This is a toy example. For most targets, a more realistic model spectrum would be used to estimate exposure times and test for bright-object violations.
7.6.2 An Early-Type Star
We wish to observe an O5V star at medium spectral resolution at a wavelength of 1650 . We know that the star has a magnitude of V = 16. How long will it take to obtain S/N = 15?
We select the G160M grating with a central wavelength of 1623 . We select a Kurucz O5V stellar model and set the normalization to be Johnson V = 16 mag. We find that the required exposure time is 910 s.
Suppose this star is reddened, with E(BV) = 0.2. We select the Milky Way Diffuse (RV=3.1) extinction law, which is shown in Figure 7.3. We must now decide if this extinction is to be applied before or after the normalization. Since the star has a measured magnitude, we want to apply the reddening before normalization. Otherwise, the extinction would change the V magnitude of the stellar model. Making this selection, we find that S/N = 15 can be obtained in 2165 s (COS.sp.539447). The ETC returns a BUFFER-TIME of 2753 s. To be conservative, we scale it by 2/3 to get 1835 s.
7.6.3 A Solar-Type Star with an Emission Line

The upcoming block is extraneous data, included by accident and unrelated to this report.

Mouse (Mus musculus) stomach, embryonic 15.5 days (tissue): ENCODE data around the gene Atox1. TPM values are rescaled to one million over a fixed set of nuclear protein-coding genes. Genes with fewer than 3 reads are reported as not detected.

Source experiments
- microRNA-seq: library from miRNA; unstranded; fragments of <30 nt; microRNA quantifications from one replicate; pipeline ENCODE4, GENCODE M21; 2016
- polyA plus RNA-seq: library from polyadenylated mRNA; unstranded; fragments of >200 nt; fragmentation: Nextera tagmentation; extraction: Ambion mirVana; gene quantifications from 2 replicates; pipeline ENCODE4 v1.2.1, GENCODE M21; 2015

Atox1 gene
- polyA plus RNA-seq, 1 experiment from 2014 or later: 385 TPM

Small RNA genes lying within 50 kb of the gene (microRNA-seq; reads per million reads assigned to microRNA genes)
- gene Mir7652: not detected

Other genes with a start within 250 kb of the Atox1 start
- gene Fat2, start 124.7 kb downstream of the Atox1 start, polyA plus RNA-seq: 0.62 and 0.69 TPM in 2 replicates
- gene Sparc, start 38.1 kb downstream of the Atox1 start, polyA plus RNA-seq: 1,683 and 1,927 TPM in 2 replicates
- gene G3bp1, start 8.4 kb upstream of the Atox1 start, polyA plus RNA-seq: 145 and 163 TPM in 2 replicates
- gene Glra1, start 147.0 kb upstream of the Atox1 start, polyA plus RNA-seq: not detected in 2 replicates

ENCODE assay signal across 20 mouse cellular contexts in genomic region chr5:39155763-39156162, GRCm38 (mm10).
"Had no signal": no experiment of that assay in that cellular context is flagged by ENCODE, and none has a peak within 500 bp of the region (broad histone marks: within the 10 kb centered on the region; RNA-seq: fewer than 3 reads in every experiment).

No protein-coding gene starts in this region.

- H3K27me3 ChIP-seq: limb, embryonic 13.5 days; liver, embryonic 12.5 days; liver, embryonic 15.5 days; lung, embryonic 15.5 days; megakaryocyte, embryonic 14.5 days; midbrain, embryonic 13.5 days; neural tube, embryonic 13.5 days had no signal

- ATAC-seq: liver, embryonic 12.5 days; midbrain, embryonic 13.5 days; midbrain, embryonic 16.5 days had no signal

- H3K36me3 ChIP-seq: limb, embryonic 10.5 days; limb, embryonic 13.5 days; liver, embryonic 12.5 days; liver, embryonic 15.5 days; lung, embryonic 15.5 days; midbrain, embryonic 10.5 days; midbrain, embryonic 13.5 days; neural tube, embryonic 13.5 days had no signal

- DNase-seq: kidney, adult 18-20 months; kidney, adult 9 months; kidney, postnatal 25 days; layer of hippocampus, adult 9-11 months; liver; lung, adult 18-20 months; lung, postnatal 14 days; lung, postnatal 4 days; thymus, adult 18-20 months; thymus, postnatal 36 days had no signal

We want to observe a solar-type star with a narrow emission line. Consider the Si II λ1810 feature with the following parameters: FWHM = 30 km s1 or 0.18 at 1810 , and integrated emission line flux of 1 1014 erg cm2 s1. The measured magnitude of the star is V = 12 mag. The desired exposure time is 1000 s.
In the ETC we select a G2V star and an NUV grating, G185M, set to a central wavelength of 1817 . We request an exposure time of 1000 s and specify that the S/N be evaluated at 1810 . We add an emission line with the line center at 1810 , FWHM=0.18 , and an integrated flux of 1014 erg cm2 s1. We specify the normalization as Johnson V = 12 mag. We set the zodiacal and earthshine to be average.
The ETC returns S/N = 16.4 per resel (COS.sp.539448). The local and global count rates are within safe limits. The recommended buffer time is 2326 s. This BUFFER-TIME exceeds the exposure time of 1000 s, so, following the procedure outlined in Section 5.4 we set the BUFFER-TIME to 2/3 of the BUFFER-TIME value returned by the ETC, which is 1551 s.
7.6.4 A Faint QSO
An important science goal for the design of COS was to obtain moderate S/N spectra of faint QSOs in the FUV. In the ETC, use the FOS-based QSO spectrum (in the Non-Stellar Objects menu) and choose G130M at 1309 , S/N = 20, and a continuum flux of 1015 erg cm–2 s–1 -1 at 1320 . The indicated exposure time is 69,843 s, or about 23.3 orbits (COS.sp.539450). The source count rate is 0.001 count/s, with a background rate of 1.410 104 count/s, seven times less than that of the source. The background is completely dominated by the dark current of the detector. The count rate over the entire detector is 352 count/s, well below any safety limits, and the maximum BUFFER-TIME is 6705 s. Scaling by 2/3 yields 4470 s for the BUFFER-TIME.

Cosmic Origins SpectrographInstrument Handbookfor Cycle 22 > Chapter 7: Exposure-Time Calculator (ETC) > 7.6 Examples